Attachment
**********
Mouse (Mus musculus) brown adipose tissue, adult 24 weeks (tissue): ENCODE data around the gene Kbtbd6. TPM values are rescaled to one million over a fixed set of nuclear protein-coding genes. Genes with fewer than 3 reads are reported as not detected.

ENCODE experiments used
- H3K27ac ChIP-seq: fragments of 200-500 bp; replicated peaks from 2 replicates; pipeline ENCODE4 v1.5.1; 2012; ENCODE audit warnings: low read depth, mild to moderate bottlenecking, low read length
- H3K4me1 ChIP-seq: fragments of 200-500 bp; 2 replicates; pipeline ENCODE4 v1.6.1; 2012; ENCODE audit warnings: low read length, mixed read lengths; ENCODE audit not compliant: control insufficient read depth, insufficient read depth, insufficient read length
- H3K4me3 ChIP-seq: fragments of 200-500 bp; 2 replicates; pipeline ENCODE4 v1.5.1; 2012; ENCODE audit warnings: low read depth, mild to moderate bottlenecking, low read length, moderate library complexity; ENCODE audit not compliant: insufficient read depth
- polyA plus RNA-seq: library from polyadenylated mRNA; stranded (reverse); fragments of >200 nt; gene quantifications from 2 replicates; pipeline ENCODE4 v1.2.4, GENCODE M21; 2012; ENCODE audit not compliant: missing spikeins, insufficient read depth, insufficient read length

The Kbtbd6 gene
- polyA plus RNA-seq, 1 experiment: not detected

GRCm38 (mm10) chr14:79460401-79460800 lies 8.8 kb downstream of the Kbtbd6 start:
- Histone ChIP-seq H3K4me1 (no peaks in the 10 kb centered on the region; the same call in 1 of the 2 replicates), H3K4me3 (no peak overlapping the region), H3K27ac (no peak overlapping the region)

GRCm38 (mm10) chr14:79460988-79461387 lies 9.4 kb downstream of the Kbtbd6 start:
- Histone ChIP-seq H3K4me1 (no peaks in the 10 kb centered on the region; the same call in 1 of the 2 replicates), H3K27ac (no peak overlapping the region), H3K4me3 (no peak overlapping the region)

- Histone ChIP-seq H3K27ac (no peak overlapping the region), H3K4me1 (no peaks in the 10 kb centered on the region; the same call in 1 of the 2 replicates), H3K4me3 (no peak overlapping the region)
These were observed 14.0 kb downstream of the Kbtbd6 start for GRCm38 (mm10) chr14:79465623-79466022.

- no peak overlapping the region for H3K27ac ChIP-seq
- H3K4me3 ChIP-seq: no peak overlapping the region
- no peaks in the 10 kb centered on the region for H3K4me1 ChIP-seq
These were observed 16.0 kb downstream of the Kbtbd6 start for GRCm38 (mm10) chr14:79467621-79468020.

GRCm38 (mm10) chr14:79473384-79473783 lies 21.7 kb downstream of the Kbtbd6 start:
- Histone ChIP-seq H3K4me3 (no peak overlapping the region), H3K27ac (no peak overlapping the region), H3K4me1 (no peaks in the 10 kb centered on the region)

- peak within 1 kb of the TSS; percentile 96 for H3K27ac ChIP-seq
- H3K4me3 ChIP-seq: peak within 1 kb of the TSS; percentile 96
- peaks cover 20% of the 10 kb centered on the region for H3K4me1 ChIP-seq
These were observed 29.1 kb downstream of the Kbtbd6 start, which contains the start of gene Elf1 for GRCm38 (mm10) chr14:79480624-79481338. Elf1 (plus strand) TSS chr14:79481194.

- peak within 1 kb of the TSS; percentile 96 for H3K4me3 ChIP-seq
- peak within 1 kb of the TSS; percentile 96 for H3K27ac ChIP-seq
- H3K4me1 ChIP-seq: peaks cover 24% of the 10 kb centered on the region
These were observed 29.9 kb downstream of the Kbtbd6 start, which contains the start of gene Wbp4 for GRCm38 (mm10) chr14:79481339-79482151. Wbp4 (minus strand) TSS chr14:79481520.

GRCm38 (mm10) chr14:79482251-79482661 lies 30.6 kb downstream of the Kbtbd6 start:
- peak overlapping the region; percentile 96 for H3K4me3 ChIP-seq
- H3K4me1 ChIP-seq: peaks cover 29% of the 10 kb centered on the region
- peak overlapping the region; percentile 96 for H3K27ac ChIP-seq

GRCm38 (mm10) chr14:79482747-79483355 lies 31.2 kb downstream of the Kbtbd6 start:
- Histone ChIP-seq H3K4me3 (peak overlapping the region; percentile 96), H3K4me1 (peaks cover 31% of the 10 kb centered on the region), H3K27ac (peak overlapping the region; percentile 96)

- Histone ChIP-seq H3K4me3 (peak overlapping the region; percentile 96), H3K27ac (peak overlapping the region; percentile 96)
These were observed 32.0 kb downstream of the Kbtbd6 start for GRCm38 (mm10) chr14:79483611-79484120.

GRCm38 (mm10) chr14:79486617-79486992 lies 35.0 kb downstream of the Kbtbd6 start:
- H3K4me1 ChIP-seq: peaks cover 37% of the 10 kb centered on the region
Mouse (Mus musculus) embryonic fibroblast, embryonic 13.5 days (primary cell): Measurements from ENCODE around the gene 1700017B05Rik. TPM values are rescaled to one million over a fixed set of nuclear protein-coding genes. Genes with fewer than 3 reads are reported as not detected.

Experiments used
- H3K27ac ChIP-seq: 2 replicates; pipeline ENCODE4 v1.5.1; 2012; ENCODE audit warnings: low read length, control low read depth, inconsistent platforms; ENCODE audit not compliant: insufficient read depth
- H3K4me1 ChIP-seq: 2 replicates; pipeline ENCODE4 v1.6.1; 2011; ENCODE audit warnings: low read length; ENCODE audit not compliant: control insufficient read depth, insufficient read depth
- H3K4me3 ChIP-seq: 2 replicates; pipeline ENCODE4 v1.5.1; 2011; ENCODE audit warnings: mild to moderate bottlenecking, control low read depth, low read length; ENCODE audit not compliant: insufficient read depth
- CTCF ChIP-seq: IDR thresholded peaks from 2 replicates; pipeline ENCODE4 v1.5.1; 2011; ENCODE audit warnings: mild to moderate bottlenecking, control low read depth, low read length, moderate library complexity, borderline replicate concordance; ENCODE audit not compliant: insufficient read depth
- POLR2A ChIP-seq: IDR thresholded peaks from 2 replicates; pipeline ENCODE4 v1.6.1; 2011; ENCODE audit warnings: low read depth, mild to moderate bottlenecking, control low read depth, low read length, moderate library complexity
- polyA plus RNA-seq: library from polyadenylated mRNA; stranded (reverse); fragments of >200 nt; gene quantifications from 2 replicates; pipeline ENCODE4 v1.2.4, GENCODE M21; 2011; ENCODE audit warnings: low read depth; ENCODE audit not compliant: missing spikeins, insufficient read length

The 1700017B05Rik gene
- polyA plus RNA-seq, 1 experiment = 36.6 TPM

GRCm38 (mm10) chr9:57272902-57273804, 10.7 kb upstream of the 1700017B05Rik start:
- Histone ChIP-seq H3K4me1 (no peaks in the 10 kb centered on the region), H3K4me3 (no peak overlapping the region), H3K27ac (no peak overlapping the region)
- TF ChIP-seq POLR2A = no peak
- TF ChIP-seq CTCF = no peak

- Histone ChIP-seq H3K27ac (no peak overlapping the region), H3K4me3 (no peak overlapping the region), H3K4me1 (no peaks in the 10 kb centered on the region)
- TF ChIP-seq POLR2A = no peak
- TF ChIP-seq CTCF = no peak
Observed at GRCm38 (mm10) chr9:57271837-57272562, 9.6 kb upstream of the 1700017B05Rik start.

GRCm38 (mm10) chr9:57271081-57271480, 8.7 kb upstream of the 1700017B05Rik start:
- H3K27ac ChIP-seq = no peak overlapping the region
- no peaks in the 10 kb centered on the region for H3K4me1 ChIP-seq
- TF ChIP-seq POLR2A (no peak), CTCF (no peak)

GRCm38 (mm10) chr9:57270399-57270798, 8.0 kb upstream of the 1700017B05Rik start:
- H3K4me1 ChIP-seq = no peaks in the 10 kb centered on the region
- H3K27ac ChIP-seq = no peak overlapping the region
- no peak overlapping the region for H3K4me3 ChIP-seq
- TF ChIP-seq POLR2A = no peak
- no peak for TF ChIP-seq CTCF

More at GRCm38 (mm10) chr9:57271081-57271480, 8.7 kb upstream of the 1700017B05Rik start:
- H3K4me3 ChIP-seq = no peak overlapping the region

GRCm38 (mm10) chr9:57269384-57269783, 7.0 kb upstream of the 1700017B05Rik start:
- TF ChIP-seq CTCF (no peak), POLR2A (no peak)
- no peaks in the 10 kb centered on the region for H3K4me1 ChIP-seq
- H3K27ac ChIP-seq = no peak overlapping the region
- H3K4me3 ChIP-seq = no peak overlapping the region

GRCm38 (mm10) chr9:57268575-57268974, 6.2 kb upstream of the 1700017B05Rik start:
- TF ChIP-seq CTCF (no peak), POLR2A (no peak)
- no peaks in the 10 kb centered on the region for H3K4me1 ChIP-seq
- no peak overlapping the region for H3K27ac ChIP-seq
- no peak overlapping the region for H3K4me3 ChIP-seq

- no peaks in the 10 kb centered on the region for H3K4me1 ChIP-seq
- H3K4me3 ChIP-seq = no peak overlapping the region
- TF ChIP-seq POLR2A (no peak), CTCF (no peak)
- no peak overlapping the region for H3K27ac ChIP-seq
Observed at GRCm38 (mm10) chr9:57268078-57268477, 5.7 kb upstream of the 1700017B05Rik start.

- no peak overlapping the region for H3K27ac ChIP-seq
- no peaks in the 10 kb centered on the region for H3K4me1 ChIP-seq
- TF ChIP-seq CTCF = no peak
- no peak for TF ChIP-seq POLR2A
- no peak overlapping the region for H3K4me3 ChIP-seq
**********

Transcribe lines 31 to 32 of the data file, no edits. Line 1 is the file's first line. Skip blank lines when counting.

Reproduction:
- H3K4me1 ChIP-seq: peaks cover 29% of the 10 kb centered on the region
- peak overlapping the region; percentile 96 for H3K27ac ChIP-seq